Thank you for attending the Maundy Thursday and Good Friday services at Peace. I asked you to come, and many of you came! It is important for us to go as deep into the spiritual depths of Holy Week as we can. I was very pleased that so many of you came to church on Thursday and Friday in Holy Week.

Easter thank-you’s to:

Kathryn, our faithful, dedicated and talented music director;

members of the choir who come early every Sunday morning to rehearse an anthem-Ron Riggert, Alan Vogt, Dan Olsen, Larry Gogolin, Frank Maxant, Bob Holmgren, Sharon Jones, Heather Moretz, Libby Jonczyk, Barbara Olsen;

the Peace brass-Ron Riggert, Dan Olsen, Bob Holmgren and John Bestavros;

Libby Jonczyk and all the worship assistants and nursery attendants;

flower ministers-Mazie and Mary Ann-and all who gave flowers;

Kim Canning for her children’s messages;

Holy Week readers-Shirley Koulopoulos, John Van Alsten, Dan Olsen, Kim Canning, Leah Jonczyk;

everyone who joined in the Easter morning brunch and egg hunt;

Sharon Jones and everyone who set out the food and cleaned up after the meal;

the confirmation students-Aidan, Mason, Carly, Lucas, Madeline, Veronica, Maddie, Allison, Abigail-for preparing an egg hunt for the young children;

all who attended the services and activities.

Every single member of Peace is known and important. Your presence is a blessing. Your absence means our community gathering is not complete. Thank you all for keeping the holiest season so well this year.

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End of March Family Promise weeks 2018

Confirmation students had lunch before they washed blankets, quilts, sheets and towels fromĀ  Family Promise host weeks at Peace.

On Palm Sunday, friends from Islamic Center of Boston joined Peace members to turn Family Promise bedrooms back into classrooms.

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Holy Week 2018

Many people spread their cloaks on the road, and others spread leafy branches they had cut in the fields. Mark 11:8.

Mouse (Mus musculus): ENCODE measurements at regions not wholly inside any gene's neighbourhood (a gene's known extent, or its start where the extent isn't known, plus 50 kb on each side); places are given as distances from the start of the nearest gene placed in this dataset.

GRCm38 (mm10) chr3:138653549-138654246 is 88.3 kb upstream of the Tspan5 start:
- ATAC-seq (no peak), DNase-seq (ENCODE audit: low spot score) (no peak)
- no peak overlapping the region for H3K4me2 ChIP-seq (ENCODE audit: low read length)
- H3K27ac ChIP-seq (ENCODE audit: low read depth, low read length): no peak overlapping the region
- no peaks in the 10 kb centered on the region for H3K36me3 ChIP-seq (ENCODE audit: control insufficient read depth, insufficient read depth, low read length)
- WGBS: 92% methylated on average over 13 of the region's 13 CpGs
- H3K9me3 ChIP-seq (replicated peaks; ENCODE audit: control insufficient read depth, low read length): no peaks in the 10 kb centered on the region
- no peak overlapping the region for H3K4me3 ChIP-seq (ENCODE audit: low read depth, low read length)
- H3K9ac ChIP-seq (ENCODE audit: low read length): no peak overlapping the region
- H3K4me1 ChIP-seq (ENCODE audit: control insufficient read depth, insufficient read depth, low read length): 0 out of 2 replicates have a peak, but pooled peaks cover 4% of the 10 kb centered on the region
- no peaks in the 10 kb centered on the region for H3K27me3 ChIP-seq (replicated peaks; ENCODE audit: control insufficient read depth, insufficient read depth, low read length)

The destination of our journey through Lent is Holy Week. Palm Sunday orients us to Holy Week with its procession and presentation of the story of the last days of Jesus’ life. Following the reading of the Passion according to Mark, we will hear an invitation to attend to the spiritual depths of Holy Week.

The services of Holy Week, beginning with Palm Sunday, contain the earliest movements of what would become Christian worship. People who lived in Jerusalem commemorated the remembrance of Jesus’ arrest and crucifixion by devotional walking, and prayer.

Following the service we will hear a violin/viola duet from Andrea Vogt and Preston Barbare. This is a Palm Sunday gift to the congregation from Andrea and Preston. Invite your neighbors and friends.

Confirmation students will wash the Family Promise laundry at the laundromat in Maynard.

This is the last day to sign up to give an Easter flower. The cost for a lily or a tulip is $8.50. Memorial notes will be printed in the Easter bulletin.

Sign up for the potluck and the Easter egg hunt. If you take a moment to sign your name, I know how many tables to set up, and the confirmation students know how many children to expect for the egg hunt.

Maundy Thursday service at 7:30 pm.

Good Friday service at 7:30 pm.

The brass group rehearses Saturday morning at 9 am.

Easter Sunday worship at 9:30 am.

Easter egg hunt and brunch at 11 am.

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Sunday, March 11, Family Promise host weeks begin

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Lent 2018

Light has come into the world. John 3:10

The damage that the storm did to the trees, and the disruption that it brought to our lives ( two nights and two days, and counting, without power in my house in Sudbury), is inconvenient for people like us, who want–more than almost anything else–to control our environments and be masters of our time. We get the feeling that we are truly children of earth.

In Lent we are invited to meditate on our lives as children of earth. A storm at this time of year can be a timely lesson.

For example, as we come through dark, shivering nights ( the kind of experience we arrange our lives to avoid) we face the contingency and tenuousness of our circumstances, the temporary failure of our dwellings and systems of support.

But being children of the earth is not all hardship. It is a joy and a blessing too. When the weather knocks down our power lines, we might experience unexpected quiet, without all the beeping and blinking and flashing.